Today we have a special treat for all our readers out there. We got the chance to have an interview with Terry Makedon from ATI! Terry is in charge of most all decisions that go into each release of ATI's Catalyst Graphics Drivers, but that didn't stop us from asking him about items not related to graphics drivers.
I won't delay with much of an introduction here, I think the questions we ask are pretty self-explanatory. I have divided the questions into 3 categories: Introductory/Random, Catalyst/Gaming, Future/Final. Enjoy!
Introductory/Random Questions :
Legit Reviews (LR): Terry, thanks for shariing your time with us today for this interview!
Terry Makedon (Terry): Thanks for your interest in talking to ATI and me in particular. We appreciate you giving us the opportunity to interact with the readers of Legit Reviews.
LR: Please tell us a little about yourself and your position at ATI.
Terry: I am ATI's Software Product Manager. What that means is I am responsible for two areas: 1) External marketing of ATI sofware. I inform people about our CATALYST driver suite. 2) Internal product definition. I decide what features go into CATALYST and when.
LR: What was your biggest accomplishment while working at ATI?
Terry: Getting an interview at www.legitreviews.com. And a close second would be inventing, launching and promoting CATALYST.
CATALYST/Gaming Questions :
LR: You are the MAN when it comes to software so what can we expect to see in the near future. Can you drop us any hints as to what is in store in the near Future.
Terry: Something big is coming for CATALYST in the next 2-3 months. It will take graphic drivers to a brand new level, and of course will be another ATI first. It will be interesting to see how long before other companies will copy the concept after we launch it.
LR: Many readers have asked us when they can expect equal-quality driver support for GNU/LINUX systems as they get with Windows systems. What is ATI's plan for driver support for LINUX-based operating systems?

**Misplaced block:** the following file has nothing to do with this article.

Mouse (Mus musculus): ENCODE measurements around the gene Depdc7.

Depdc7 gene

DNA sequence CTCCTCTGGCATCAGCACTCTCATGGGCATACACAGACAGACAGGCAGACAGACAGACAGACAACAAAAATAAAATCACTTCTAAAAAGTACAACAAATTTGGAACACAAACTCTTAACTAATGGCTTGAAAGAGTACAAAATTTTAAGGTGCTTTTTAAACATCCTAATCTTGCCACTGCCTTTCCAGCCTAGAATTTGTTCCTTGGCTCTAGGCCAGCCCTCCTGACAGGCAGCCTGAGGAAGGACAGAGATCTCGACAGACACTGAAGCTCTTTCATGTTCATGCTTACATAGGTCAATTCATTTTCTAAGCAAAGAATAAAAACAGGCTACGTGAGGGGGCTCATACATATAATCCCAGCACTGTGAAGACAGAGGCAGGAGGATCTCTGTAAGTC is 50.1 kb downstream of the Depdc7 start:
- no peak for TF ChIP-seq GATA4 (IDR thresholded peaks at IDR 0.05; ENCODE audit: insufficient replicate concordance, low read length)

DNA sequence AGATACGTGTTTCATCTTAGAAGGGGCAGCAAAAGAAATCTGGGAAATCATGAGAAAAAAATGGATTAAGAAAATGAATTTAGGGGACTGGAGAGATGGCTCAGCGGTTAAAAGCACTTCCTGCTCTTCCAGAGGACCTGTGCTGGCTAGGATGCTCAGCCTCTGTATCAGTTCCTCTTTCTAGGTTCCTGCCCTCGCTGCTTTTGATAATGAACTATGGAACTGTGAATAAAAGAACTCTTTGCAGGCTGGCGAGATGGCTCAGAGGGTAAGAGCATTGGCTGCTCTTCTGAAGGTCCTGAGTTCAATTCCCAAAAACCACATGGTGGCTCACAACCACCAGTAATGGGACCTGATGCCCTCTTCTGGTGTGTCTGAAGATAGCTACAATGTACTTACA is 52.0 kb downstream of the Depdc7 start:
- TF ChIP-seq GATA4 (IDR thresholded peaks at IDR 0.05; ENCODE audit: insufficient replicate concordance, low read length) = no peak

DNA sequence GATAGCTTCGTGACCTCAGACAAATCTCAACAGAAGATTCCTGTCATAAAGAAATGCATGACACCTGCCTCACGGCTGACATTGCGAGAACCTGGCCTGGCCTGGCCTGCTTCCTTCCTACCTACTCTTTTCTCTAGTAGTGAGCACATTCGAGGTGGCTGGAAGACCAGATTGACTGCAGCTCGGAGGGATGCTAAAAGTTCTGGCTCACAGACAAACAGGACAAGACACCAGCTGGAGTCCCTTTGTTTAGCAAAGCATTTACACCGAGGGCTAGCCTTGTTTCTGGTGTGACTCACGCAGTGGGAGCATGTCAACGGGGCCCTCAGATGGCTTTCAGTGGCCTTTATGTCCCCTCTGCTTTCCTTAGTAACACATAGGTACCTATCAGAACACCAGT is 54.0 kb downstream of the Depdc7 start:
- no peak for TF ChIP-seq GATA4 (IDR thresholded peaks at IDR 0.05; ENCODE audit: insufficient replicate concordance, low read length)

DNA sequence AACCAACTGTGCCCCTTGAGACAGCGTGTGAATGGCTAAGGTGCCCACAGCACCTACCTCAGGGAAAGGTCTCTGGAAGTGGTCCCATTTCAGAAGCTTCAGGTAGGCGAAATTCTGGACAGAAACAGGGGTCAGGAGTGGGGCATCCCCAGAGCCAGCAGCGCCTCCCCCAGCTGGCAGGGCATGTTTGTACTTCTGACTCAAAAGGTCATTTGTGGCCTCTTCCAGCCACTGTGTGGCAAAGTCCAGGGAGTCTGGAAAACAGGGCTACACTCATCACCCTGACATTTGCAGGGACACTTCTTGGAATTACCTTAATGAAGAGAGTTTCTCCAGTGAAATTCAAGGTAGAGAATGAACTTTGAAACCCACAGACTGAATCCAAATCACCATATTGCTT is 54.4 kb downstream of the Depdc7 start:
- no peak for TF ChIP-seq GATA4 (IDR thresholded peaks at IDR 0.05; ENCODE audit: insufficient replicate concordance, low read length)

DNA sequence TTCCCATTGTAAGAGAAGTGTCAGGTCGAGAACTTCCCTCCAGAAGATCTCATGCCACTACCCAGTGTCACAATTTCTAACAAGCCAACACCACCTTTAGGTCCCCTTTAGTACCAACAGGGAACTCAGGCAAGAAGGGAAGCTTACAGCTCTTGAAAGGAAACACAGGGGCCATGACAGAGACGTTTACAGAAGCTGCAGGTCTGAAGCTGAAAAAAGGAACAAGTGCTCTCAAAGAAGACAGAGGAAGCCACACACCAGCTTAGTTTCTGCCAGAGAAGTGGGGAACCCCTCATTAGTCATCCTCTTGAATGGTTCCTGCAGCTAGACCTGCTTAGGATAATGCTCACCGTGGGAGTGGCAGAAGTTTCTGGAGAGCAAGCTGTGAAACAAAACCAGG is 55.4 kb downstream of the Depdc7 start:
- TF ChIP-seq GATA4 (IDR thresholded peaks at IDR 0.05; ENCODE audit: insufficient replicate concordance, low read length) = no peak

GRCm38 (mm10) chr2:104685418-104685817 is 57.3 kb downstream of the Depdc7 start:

Terry: Well, if you look at installed base of PC users I think Windows accounts for roughly 95 per cent of the users out there. We have to balance our resources in a similar manner. Having said that, Linux is very important for us and we are committed to supporting it.. Recently we brought Linux support under the CATALYST marketing umbrella, and with this increased visibility you can expect higher quality Linux drivers from ATI in the next 6-12 months.
LR: With GDC recently finished, we have a LAN party question. Why doesn't ATI have a large LAN party that it sponsors? Any future plans or is their an upcoming LAN party that ATI will be the official video card sponsor?
Terry: Well we did sponser CyberXGames in Las Vegas a few months back. We thought it would be the biggest LAN party ever (and it was in terms of prize money), but it didn't have the greatest attendence. ATI is really starting to focus on the gaming scene (and I personally like to go to LAN partys) more and more. In fact we will be doing some big sponsorships this year, I just don't have details currently.
For example we are doing one in June in Denver with the Everlan guys that should be pretty big. I plan on going to that one myself.
LR: What was the last game you played in your little free time?
Terry: Oddly enough I don't always play the latest games. Since I get many games showing up at my desk it is basically impossible to keep up and play all of them. The most recent game I have been playing is Black Hawk Down. The reason for that is I ran into a guy that works at Ideazon (the company that makes the Z Board) recently, and he gave me a specialized keyboard for Black Hawk Down. Since I had the keyboard I had to play the game. Those keyboards are awesome!
LR: Which one are you personally waiting for in 2004: HL2, Doom3 or another title?
Terry: The new Leisure Suit Larry game and The Movies are two that should be lots of fun. Between the FPS game I would have to say HL2 (since I have seen more of it, and know it looks pretty impressive).
Future/Final Questions :